Editorial Review: Of Men and Dragons by Steve Hayden

Editorial Review: Of Men and Dragons by Steve Hayden

Of Men and Dragons by Steve Hayden is an exuberant and easy-to-read tale of first contact, by a lone human explorer armed with the curiosity and fortitude of classic early sci-fi.

Unlike Captain Kirk, the hero in this tale lacks the backing of a massive starship and support crew. When Jack crashes into this unnamed planet on the distant edges of explored space, his only support is Angela, the AI who controls his spacecraft and worries about him like a younger brother who needs much care and supervision.

Jack makes first contact with the indigenous sentient beings when he rescues a local female who has been tied to the stake outside the cave after his crash landing smashed into a mountainside. S’haar is intended as a sacrifice to “the dragon” that flamed across the village skies.

Jack and S’haar form an uneasy relationship. She will provide cultural guidance, and Angela (who rather enjoys being a dragon) will provide a safe and warm home for the oncoming winter while Jack works to repair the spacecraft.

This is no easy task – and it involves engaging with suspicious locals who are eight feet tall, covered in armored hide, lethally fast fighters, and way tougher than a frail human being given massive claws, elbow spikes, and rows of pointed teeth.

While the book regularly refers to recent pop culture in the form of Jack’s nostalgia for Earth, he and Angela take a pragmatic approach to the prime directive as they expose the feudal culture of iron-spear wielders to both education and technological wizardry.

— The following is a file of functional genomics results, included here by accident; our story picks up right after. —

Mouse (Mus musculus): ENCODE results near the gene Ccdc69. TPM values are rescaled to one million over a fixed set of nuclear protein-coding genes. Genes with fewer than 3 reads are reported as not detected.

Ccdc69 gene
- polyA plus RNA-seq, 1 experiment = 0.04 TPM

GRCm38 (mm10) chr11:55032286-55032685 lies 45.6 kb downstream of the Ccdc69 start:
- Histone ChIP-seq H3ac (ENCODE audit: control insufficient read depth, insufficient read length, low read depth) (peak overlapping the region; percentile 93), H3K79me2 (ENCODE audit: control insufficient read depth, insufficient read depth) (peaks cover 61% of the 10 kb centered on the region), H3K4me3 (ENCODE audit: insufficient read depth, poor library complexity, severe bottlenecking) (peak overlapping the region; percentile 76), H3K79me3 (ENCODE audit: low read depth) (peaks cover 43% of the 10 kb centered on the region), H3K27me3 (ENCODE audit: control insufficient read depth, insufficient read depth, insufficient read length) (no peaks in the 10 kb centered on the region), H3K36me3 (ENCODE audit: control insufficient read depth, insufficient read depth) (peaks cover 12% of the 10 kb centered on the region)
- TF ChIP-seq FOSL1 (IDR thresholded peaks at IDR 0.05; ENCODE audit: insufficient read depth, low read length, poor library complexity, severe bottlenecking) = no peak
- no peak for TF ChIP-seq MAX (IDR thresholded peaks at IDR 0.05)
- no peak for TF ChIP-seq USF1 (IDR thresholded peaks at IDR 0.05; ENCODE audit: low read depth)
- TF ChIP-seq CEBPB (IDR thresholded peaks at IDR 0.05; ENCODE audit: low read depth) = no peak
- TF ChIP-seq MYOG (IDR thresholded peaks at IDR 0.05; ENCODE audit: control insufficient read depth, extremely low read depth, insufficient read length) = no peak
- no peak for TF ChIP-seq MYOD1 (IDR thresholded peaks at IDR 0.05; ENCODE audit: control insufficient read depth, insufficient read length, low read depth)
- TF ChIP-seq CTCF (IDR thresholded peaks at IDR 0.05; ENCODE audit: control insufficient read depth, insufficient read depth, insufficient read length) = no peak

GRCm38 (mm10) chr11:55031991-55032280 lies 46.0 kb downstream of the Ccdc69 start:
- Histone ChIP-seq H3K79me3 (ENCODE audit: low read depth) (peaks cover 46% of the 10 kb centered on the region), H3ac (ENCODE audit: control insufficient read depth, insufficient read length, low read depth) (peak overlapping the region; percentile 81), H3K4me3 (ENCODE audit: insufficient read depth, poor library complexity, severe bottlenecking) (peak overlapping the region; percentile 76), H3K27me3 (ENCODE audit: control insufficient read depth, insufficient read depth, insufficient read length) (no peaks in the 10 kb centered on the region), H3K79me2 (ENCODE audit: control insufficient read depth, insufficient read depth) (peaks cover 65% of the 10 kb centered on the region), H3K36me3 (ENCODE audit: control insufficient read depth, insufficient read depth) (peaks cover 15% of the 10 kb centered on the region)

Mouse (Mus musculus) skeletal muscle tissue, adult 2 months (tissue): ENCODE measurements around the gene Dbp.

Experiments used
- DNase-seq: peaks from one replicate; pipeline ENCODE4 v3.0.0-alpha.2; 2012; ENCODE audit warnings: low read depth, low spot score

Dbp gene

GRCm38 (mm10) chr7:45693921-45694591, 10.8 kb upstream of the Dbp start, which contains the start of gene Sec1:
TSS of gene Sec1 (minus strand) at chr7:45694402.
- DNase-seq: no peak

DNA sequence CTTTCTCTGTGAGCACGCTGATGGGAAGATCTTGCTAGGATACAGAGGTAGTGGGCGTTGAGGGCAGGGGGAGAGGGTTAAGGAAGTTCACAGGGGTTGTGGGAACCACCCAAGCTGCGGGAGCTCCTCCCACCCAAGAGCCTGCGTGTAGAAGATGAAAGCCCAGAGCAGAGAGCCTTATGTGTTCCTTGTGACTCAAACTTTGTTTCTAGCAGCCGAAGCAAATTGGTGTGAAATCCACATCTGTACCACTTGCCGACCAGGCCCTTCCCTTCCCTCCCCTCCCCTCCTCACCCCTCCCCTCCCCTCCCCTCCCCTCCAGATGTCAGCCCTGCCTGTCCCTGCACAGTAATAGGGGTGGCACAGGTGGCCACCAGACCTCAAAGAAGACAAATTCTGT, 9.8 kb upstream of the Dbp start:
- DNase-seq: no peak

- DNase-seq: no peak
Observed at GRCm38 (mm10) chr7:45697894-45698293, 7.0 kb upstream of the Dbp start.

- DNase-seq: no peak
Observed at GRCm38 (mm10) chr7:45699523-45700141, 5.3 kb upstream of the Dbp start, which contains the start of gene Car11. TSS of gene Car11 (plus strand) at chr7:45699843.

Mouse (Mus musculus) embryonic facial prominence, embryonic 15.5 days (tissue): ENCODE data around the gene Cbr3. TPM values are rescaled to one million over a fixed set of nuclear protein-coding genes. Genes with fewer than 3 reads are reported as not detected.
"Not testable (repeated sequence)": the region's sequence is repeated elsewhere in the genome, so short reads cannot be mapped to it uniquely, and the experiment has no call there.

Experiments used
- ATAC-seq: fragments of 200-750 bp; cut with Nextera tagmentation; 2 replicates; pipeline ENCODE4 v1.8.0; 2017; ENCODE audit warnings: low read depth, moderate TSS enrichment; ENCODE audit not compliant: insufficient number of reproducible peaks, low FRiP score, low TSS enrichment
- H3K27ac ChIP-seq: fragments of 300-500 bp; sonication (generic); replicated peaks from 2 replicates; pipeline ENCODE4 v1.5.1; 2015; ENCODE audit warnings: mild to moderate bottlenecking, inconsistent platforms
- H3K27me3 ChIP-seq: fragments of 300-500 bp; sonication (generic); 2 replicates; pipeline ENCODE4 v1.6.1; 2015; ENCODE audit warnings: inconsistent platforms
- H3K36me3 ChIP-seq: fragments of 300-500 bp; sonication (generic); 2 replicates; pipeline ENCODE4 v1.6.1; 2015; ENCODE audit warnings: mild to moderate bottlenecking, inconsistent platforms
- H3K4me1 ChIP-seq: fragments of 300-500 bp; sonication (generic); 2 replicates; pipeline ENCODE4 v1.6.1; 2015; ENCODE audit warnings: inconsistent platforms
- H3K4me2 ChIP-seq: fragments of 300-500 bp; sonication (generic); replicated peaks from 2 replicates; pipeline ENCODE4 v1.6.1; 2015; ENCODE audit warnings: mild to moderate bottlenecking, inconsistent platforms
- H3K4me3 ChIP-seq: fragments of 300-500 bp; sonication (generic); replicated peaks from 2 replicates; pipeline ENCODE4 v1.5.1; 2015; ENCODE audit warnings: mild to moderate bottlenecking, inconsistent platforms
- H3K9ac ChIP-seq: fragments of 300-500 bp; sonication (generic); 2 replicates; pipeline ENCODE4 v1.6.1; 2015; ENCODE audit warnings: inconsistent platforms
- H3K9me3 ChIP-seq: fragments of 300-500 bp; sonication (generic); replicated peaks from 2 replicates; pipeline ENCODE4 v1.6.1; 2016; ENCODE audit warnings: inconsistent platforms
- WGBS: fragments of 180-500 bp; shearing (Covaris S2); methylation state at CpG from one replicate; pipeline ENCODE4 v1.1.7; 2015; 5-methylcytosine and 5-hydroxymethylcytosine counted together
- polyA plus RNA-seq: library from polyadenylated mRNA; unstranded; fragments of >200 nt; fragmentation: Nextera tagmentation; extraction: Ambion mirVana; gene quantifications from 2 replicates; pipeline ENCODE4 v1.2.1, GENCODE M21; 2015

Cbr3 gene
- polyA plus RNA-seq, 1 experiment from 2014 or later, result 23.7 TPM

The science elements of this sci-fi adventure are simple plot devices – implant technology that permits Jack and S’haar to understand one another. The ability of the AI to create vital equipment from raw materials; or to manipulate robotic arms and stitch the accident-prone Jack back together.

Of Men and Dragons is more a youthful adventure than a sophisticated sci-fi tale of dark intrigue and advanced technology. It celebrates extreme diversity and resilience as S’haar and Jack overcome past traumas and find balance in their vastly different strengths which allow them to rescue a teenage female from a terrible fate, build a new outpost and face numerous deadly challenges.

Hayden’s tale is full of solid principles, and he seeks to impart valuable life lessons that would support those struggling with past trauma, battling with anxiety, or trying to overcome personal adversity. From a pure story-telling perspective, this occasionally overstated lesson giving can slow the pace in a tale of epic proportions.

But don’t be fooled – while the title might say “Of Men and Dragons”; this is a story with powerful female role models who can do anything from fight as fearsome warriors, lead a successful community or solve complex technical problems. It’s an enjoyable story of action and adventure which proves that the most important element for survival is strength of will and the willingness to take just one more step.